Infilling Columbus Circle: What’s it worth?

Dan Morales’ proposal to fill the parking crater between Union Station and the Capitol complex.

Dan Morales recently shared some renderings on GGWash of what new buildings fronting Columbus Circle (the plaza in front of Union Station) might look like. The site is now mostly Senate-staffer parking, which has long annoyed the local chattering classes. The Capitol parking lots are, after all, the very last parking crater to mar the otherwise continuous urban fabric of central DC, and they sit right in front of heavily used Union Station.

It’s not that the Architect of the Capitol (AOC) particularly loves its surface parking. After all, they commissioned WRT to do a lovingly rendered plan to eliminate not just all of the surface lots, but even many of the surface roadways (ahem, I-395) on the House side. Instead of surface parking and unlovely parks, the 2050 plan shows more office buildings, with parking relocated to new standalone garages over/next to I-395. (A prime motivation is to eliminate the parking beneath office buildings, now considered a security hazard.) In short, AOC’s been land-banking the entire Hill in the assumption that its space needs will grow in the future.

Yet new planning efforts might identify that offices and support facilities continue to get more space-efficient, and that some of the land may be surplus to even the longest-term planning horizon. And, well, commercial prices are really rich…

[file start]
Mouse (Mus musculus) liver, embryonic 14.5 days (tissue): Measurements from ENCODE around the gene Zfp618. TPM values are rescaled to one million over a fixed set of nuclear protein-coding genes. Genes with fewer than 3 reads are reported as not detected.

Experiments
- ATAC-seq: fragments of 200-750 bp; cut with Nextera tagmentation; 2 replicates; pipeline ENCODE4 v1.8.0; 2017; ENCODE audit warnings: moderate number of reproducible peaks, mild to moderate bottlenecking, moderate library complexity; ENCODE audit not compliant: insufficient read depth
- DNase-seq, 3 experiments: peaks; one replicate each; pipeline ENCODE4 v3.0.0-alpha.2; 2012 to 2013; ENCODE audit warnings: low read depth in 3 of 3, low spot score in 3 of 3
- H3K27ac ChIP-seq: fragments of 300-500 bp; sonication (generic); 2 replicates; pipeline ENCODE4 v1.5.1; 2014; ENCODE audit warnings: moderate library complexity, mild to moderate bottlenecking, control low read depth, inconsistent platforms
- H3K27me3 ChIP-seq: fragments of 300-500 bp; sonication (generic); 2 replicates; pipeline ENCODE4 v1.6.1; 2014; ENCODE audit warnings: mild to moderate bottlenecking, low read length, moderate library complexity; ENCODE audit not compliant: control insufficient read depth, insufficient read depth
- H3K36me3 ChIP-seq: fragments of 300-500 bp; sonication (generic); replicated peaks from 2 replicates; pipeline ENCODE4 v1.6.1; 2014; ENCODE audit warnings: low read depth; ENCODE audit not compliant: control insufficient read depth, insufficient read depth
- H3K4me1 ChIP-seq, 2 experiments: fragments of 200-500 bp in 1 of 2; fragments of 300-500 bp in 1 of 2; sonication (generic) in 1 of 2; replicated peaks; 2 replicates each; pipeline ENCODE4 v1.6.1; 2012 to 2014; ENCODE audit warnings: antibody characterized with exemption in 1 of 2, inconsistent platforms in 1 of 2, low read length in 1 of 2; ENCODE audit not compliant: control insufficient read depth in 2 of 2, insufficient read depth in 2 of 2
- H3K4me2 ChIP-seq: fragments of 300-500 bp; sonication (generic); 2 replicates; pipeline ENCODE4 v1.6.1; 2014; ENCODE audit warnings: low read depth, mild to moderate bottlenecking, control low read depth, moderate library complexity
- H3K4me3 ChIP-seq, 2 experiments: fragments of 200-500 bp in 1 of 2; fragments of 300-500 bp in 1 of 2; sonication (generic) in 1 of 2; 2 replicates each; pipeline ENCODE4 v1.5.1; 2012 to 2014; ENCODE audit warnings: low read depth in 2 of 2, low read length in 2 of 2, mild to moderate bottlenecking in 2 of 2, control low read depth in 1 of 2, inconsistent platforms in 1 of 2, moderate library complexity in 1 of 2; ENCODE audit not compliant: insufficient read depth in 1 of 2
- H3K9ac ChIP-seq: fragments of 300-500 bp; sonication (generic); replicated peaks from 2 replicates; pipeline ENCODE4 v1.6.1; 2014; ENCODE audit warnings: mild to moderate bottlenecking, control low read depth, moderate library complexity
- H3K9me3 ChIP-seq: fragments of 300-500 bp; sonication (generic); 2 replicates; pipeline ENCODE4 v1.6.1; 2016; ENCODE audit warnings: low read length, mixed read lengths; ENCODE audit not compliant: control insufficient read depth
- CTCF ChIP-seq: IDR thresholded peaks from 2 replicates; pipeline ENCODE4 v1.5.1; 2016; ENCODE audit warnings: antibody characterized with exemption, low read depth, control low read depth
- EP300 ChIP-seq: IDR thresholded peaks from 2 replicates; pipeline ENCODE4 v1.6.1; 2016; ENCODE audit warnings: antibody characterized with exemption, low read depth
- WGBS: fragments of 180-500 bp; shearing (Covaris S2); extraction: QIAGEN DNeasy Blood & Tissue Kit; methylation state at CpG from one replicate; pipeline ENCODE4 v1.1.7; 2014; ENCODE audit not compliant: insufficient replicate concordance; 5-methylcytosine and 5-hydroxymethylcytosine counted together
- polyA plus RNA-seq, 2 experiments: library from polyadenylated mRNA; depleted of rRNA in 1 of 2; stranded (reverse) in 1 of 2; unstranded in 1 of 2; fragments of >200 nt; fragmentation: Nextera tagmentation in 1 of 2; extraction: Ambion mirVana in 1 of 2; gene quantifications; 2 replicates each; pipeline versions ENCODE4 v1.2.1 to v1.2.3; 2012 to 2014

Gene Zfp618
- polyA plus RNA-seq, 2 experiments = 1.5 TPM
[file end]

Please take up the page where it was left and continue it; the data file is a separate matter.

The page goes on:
//platform.twitter.com/widgets.js

Those numbers piqued my interest. Let’s see, clockwise around Columbus Circle NE, the parking lots are:

  • Massachusetts to 1st (square 723, lot 800): 107,436 sq. ft.
  • 1st to Delaware (square 682, lot 808): 52,721 sq. ft. (currently park, not parking)
  • Louisiana to E (square 680, lot 801): 30,329 sq. ft.
  • E to Massachusetts (square 680, lot 805): 40,474 sq. ft.
  • I chose not to evaluate six other blocks that Morales proposed to fill in, in the interests of leaving a park between Delaware and Louisiana, and a one-block buffer between C and D.

The blocks to the west are zoned C-3-C, with a maximum FAR of 6.5. That would fit underneath the 80′ height maximum applied to Columbus Circle under the Height of Buildings Act. Thus, a maximum of 1.5 million square feet of office could be built on all four parcels, or 1.16 million on the three parking lots. Based on a land value of $200 per FAR-foot for offices in downtown DC, that’s $300 million for all four parcels, or $231.7 million for just the parking lots.

That value’s substantially higher than the $350 million that Lydia DePillis calculated as the value of all AOC’s surface parking, using tax valuations (which often lag market values).

How could a deal be structured? GSA, under the leadership of Dan Tangherlini, started dealing in “swap-construct exchanges” for sites like Federal Triangle South. In that arrangement, a developer builds a new building for GSA, which in turn “pays” the developer by granting title to surplus property. Maybe AOC could pay for further renovations, for removing its existing subterranean garages, or for new standalone parking garages (perhaps on the block between 1/2/C/D that houses the Monocle and the Capitol Police) with the revenue.

All of those sums sound like a lot of money. However, AOC projects do tend to be pricey: even $300 million is only half of the unfunded cost of Cannon House Office Building renovations. At least AOC would be able to get the money without enduring the wrath of its occupants, who sometimes point fingers at AOC’s spending.

So, Dan, now that you’re in the private sector, how about an unsolicited proposal to AOC?

Advertisements